This is why discount stores and grocery chains seem to be recession-resistant, especially during the ongoing Covid-19 pandemic, when quarantine regulations prevent restaurants from operating normally.
Walmart, Dollar Tree, Kroger, and Costco are among the best-known discount retailers in the United States. All combined, their annual sales exceed billions of dollars.
Most of these companies operate internationally, and as is the case with most well-known brands, investors have peace of mind knowing what they are investing in (like Walmart, whose earnings per share have nearly consistently risen over the last two decades).
Pandemic impact and disappearance of competitors: Perhaps some investors may be a bit concerned about the decline of brick-and-mortar stores because of online behemoths such as Amazon. But discount-chains like Ross enjoy rising market shares and consequently higher profits as smaller competitors disappear.
New online trends have also developed. The Covid-19 pandemic has emerged as a powerful force affecting every aspect of the economy, including brick-and-mortar grocery retailing. The juggernauts immediately recognized the importance of shifting their focus.
For example, Walmart was stocked with a wide selection of essentials and low prices, making it a go-to destination for customers who lost their jobs due to the pandemic. They also made a smart move and introduced Walmart+, the company’s online initiative to compete with Amazon. Walmart has other weapons in its arsenal to vanquish its rivals, including size and brick-and-mortar stores.
In short, by investing in discount retailer stocks, you will add shock absorbents to your portfolio, therefore making your investments more flexible.
We inherently love beauty, so it’s completely understandable why everyone wants to look good. And people are turning to beauty even during economic downturns.
Have you ever heard the term “lipstick effect”? This term describes the stability of the cosmetics sector. The lipstick effect states that people do not spend money on various items during an economic downturn due to shifts in their priorities. However, this does not apply to the sales of lipsticks. The idea is that women have an inherent desire to look good, whether formed internally or socially-based. At the same time, beauty can alleviate some of the stress/anxiety associated with financial problems.
Some analysts dismiss the idea that the beauty industry is recession-proof. They describe the beauty industry as a business that specializes in luxury. And it’s evident that during economic difficulties, luxurious items are the first to be eliminated. However, this is far from the truth.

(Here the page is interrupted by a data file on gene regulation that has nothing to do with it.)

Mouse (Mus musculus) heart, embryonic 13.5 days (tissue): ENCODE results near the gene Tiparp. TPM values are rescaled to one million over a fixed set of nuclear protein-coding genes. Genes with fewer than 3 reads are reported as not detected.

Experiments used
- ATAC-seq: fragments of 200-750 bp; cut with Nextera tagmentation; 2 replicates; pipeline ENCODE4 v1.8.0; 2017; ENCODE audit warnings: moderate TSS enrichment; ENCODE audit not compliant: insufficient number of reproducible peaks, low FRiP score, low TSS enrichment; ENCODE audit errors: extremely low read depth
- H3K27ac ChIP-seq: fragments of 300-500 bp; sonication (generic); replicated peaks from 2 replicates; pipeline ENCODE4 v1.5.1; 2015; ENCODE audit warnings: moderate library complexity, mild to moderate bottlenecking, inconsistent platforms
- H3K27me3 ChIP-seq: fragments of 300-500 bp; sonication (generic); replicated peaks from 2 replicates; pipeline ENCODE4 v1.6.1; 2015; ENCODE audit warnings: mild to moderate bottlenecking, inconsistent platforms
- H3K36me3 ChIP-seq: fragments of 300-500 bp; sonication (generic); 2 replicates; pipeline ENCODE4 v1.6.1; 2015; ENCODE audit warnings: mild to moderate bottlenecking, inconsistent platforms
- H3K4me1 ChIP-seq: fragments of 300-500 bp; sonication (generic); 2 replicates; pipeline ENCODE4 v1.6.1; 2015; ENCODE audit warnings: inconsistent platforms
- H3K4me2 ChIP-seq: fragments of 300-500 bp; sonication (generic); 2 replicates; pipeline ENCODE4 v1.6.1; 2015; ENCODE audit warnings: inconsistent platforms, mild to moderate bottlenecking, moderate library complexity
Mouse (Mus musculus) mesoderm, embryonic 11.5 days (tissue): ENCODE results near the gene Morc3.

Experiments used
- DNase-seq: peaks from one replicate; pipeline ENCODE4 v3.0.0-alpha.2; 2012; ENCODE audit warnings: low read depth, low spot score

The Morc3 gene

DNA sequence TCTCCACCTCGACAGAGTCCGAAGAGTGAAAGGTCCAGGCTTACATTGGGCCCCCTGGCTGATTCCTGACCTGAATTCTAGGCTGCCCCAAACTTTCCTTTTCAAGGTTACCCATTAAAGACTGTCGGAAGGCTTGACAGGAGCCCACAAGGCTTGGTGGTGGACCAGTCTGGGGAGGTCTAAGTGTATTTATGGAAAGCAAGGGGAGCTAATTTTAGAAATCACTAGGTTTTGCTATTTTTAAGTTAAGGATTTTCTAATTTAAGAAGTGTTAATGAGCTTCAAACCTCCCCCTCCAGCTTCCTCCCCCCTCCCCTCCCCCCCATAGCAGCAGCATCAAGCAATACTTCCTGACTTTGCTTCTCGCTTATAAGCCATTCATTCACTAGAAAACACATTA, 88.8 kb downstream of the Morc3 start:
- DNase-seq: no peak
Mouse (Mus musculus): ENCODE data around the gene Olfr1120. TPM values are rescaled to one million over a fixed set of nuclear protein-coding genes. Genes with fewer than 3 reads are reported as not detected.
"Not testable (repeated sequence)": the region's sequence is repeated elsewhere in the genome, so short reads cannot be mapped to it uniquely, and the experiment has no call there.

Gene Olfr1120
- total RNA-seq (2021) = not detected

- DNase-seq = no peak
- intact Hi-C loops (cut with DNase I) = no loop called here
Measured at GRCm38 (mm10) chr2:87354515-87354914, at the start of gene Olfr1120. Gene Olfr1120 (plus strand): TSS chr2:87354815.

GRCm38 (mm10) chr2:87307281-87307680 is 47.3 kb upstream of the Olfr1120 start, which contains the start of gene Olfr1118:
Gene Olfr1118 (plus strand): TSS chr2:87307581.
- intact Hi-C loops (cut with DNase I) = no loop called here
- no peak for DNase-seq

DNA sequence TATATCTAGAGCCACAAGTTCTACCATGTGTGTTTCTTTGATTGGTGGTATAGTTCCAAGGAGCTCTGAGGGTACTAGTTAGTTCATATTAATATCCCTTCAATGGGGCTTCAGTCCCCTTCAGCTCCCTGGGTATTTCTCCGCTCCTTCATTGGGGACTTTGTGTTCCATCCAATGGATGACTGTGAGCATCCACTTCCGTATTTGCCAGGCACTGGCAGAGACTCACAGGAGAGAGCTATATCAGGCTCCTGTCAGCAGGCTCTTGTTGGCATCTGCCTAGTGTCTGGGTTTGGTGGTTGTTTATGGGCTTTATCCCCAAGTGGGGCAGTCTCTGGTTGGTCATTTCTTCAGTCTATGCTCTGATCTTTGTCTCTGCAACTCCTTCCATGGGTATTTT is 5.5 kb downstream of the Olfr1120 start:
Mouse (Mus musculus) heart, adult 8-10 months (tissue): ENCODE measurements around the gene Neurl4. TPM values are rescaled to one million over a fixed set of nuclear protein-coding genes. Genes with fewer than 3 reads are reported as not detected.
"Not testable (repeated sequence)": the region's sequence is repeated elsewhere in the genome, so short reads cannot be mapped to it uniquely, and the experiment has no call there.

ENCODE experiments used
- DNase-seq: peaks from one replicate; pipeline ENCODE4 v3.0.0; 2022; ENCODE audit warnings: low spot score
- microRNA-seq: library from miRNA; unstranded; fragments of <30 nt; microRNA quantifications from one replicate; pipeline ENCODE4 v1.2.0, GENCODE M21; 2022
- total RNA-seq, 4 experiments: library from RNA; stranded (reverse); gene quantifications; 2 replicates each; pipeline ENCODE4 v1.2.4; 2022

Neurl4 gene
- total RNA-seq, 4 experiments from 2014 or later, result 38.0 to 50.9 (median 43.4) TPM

You can check/verify the numbers yourself. The number of barbershops and beauty salons in the U.S. increased by 18.6 percent and 14.4 percent, respectively, in 2009 compared to 2007. Moreover, the hairdresser was one of the top job titles in 2009 (Source: U.S. News & World Report).
For someone who has lost their job, looking good is crucial. An unemployed person is looking for new job opportunities every day and is frequently on the go from one interview to the next. As a result, they need to look polished.
Covid-19 had a recessionary impact on the cosmetics/beauty industry. However, the dynamics of the ongoing economic downturn is varied, with one part of the beauty industry reacting differently compared to the last recession. Some cosmetics/beauty companies underperformed in 2020 due to Covid-19 quarantine regulations (closure of clinics, beauty salons, etc.) Even though life has returned to somewhat normal in most parts of the world, customer traffic is still below average.
Economic hardship and unemployment have affected spending patterns, and some components of this sector have been affected. The use of masks and social distancing has reduced people’s interest in using certain beauty products.
Moreover, travel restrictions induced by Covid-19 have hit the tourism sector, playing a significant role in increasing the consumption of some beauty products and disturbing the supply/demand balance.
On the other hand, however, customers who have increased awareness regarding the pandemic are also determined to look their best and hence have stimulated demand for hair, skin, and other cosmetics/beauty products. The international market for cosmetic skincare products is predicted to grow at a compound annual growth rate of 4.5 percent over the next five years.
Death & Funeral Services
With 21,000 funeral homes and 105,000 employees, the death care market was estimated at $28.7 billion in 2020 and is expected to reach a total revenue of $68 billion in two years, with a compound annual growth rate of 4 percent.
Large portions of this industry are owned by some medium/small companies and family-run funeral homes. However, if it is to function as recession-resistant, this traditional business must evolve from its current archetype into a modern version compatible with new technologies; the majority of family-owned funeral homes do not offer online services, which is an essential tool in the 21st century.